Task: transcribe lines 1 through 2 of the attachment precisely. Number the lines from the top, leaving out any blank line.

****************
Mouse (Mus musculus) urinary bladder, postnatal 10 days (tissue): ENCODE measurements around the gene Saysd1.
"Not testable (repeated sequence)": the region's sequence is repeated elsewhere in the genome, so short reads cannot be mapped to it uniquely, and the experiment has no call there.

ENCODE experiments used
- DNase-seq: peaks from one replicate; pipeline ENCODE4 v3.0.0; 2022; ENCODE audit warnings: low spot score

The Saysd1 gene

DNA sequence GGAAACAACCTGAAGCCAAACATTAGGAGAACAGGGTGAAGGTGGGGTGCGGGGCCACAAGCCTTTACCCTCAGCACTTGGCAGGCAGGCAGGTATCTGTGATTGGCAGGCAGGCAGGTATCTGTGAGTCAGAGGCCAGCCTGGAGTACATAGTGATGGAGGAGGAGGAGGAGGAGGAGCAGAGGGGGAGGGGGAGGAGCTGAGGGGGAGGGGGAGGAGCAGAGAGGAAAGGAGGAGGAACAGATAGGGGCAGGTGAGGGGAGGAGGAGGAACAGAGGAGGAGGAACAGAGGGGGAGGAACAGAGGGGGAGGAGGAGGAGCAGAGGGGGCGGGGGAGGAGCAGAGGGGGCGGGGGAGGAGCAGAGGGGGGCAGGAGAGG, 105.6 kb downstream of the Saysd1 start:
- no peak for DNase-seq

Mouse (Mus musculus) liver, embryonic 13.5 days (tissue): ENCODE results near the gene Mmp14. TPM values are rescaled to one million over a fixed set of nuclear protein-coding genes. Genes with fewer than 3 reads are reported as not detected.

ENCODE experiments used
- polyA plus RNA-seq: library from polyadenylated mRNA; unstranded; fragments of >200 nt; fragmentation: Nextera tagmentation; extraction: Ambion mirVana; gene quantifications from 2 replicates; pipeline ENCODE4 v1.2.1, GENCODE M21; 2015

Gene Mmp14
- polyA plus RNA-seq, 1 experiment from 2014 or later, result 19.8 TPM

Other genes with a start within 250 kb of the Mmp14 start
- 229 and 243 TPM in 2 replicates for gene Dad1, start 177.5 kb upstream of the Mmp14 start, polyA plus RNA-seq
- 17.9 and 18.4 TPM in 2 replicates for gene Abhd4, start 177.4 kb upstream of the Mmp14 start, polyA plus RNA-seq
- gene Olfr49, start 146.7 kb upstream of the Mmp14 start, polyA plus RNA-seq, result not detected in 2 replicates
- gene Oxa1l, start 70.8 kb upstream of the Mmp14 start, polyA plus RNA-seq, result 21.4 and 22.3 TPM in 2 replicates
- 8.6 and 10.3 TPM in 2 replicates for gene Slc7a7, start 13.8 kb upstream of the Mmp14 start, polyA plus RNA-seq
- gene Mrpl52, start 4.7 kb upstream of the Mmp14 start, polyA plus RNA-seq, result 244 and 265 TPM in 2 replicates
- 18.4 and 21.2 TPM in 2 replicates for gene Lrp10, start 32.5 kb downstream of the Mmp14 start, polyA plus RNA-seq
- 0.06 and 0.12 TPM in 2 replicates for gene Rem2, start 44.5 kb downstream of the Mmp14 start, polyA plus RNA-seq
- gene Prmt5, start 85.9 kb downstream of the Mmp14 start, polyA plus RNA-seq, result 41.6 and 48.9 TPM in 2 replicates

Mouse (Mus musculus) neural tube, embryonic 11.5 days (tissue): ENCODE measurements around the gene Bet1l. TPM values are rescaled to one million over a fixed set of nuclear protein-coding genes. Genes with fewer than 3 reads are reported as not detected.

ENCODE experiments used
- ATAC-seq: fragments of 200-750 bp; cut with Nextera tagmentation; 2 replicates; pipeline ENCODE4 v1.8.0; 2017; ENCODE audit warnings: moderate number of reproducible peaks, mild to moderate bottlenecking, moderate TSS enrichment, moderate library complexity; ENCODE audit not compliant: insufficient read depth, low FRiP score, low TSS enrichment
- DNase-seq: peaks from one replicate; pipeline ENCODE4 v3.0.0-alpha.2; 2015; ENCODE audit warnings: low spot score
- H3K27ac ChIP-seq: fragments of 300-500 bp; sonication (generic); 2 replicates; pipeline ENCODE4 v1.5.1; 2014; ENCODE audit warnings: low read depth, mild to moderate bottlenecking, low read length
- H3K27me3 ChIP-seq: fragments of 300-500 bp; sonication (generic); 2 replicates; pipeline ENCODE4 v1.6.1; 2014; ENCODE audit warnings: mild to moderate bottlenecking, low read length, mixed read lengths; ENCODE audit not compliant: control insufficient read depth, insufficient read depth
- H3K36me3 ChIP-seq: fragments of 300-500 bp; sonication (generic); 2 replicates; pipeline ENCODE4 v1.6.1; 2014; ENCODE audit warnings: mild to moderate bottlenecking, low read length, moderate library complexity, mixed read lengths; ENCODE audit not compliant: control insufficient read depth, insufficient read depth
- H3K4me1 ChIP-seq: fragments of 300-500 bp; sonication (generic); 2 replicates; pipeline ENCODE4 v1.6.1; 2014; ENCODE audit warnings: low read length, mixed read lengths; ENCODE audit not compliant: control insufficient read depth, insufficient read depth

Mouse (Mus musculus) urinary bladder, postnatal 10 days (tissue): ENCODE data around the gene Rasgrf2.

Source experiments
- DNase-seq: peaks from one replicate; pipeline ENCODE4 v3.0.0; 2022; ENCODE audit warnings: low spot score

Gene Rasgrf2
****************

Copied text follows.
Mouse (Mus musculus) urinary bladder, postnatal 10 days (tissue): ENCODE measurements around the gene Saysd1.
"Not testable (repeated sequence)": the region's sequence is repeated elsewhere in the genome, so short reads cannot be mapped to it uniquely, and the experiment has no call there.